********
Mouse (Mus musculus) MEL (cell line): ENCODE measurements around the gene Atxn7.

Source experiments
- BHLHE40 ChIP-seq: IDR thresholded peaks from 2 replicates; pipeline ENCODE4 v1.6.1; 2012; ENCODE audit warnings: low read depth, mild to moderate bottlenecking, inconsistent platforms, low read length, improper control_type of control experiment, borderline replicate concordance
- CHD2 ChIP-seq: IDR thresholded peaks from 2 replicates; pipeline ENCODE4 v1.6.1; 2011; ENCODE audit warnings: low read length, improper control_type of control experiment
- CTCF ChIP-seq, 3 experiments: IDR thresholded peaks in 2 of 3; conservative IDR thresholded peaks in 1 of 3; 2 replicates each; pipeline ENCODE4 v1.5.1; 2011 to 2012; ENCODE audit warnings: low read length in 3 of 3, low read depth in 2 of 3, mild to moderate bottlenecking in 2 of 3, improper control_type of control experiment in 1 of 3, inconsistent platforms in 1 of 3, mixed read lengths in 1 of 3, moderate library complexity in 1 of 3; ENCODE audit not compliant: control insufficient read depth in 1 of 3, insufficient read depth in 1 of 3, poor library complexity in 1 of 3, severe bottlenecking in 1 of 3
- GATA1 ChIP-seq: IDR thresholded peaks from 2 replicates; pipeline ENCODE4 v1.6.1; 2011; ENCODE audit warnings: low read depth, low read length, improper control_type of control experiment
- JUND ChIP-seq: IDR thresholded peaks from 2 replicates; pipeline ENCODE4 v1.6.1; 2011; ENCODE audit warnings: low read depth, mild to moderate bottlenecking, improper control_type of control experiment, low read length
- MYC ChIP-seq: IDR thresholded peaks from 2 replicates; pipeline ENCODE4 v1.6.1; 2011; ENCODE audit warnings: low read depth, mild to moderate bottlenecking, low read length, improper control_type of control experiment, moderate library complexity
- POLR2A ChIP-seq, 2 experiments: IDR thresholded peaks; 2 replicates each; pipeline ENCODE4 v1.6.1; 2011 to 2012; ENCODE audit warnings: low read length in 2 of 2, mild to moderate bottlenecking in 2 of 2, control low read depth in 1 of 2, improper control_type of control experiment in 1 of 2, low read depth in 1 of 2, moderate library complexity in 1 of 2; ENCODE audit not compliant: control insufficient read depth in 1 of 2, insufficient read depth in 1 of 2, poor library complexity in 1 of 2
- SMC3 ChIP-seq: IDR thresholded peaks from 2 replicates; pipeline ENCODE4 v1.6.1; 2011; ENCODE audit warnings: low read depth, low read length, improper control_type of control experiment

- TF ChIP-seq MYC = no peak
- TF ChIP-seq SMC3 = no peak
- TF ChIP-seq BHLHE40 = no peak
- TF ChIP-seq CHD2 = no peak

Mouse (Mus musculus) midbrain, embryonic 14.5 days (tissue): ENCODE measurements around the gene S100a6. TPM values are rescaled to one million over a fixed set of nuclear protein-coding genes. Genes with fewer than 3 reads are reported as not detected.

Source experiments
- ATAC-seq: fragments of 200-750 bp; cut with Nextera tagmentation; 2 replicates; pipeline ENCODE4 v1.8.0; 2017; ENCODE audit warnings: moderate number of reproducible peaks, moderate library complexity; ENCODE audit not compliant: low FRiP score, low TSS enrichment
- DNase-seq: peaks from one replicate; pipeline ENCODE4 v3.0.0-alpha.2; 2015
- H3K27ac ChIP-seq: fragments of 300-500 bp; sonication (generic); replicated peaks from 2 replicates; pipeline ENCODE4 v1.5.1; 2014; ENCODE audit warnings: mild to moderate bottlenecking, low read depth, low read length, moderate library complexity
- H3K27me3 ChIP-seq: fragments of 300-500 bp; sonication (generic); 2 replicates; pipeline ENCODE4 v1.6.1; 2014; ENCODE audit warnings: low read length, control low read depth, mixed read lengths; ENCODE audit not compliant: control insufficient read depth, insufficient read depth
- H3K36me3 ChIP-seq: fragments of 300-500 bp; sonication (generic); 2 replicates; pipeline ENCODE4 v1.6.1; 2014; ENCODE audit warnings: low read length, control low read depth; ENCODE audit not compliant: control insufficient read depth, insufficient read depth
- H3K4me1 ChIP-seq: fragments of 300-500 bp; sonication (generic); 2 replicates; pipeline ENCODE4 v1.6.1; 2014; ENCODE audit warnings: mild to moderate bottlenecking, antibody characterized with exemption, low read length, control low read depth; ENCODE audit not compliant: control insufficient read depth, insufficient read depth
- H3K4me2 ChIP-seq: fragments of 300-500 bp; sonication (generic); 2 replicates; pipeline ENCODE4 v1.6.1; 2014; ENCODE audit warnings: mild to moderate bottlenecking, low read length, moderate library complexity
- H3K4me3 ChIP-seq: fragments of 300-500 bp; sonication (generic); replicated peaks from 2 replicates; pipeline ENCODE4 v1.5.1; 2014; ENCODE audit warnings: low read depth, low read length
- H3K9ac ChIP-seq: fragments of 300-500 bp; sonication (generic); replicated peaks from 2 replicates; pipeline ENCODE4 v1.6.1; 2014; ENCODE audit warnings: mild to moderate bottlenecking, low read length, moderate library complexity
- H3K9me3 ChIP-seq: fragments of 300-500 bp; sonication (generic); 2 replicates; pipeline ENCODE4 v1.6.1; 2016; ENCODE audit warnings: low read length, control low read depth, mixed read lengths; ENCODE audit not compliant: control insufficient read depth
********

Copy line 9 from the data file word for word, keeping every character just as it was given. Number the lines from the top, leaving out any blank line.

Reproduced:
- POLR2A ChIP-seq, 2 experiments: IDR thresholded peaks; 2 replicates each; pipeline ENCODE4 v1.6.1; 2011 to 2012; ENCODE audit warnings: low read length in 2 of 2, mild to moderate bottlenecking in 2 of 2, control low read depth in 1 of 2, improper control_type of control experiment in 1 of 2, low read depth in 1 of 2, moderate library complexity in 1 of 2; ENCODE audit not compliant: control insufficient read depth in 1 of 2, insufficient read depth in 1 of 2, poor library complexity in 1 of 2